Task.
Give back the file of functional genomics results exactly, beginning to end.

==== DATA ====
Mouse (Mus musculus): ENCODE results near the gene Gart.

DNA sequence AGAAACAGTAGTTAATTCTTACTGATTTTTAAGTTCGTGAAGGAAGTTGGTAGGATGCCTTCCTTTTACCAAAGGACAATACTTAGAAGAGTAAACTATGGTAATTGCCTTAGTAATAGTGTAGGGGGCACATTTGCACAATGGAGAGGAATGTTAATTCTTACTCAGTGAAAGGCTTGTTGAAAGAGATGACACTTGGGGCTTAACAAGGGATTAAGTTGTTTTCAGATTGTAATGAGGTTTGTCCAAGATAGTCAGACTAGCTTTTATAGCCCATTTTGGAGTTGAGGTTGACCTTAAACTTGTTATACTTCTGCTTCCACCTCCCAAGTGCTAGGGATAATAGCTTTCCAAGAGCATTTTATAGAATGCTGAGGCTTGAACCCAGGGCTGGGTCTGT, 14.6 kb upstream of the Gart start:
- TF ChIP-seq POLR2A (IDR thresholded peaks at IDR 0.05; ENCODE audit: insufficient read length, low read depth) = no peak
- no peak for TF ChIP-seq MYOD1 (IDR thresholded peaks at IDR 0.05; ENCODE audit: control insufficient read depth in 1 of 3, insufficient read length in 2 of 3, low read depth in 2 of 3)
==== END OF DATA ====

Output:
Mouse (Mus musculus): ENCODE results near the gene Gart.

DNA sequence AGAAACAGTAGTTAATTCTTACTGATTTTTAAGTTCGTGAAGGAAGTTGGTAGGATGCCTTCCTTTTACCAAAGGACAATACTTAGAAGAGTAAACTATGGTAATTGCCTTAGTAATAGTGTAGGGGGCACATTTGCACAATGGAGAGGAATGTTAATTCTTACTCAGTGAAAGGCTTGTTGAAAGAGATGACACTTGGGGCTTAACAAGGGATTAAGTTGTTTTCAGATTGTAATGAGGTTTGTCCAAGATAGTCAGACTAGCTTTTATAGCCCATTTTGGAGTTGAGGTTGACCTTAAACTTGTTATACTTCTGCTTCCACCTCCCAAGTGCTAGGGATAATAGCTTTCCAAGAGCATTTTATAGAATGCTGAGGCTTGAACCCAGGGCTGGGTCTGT, 14.6 kb upstream of the Gart start:
- TF ChIP-seq POLR2A (IDR thresholded peaks at IDR 0.05; ENCODE audit: insufficient read length, low read depth) = no peak
- no peak for TF ChIP-seq MYOD1 (IDR thresholded peaks at IDR 0.05; ENCODE audit: control insufficient read depth in 1 of 3, insufficient read length in 2 of 3, low read depth in 2 of 3)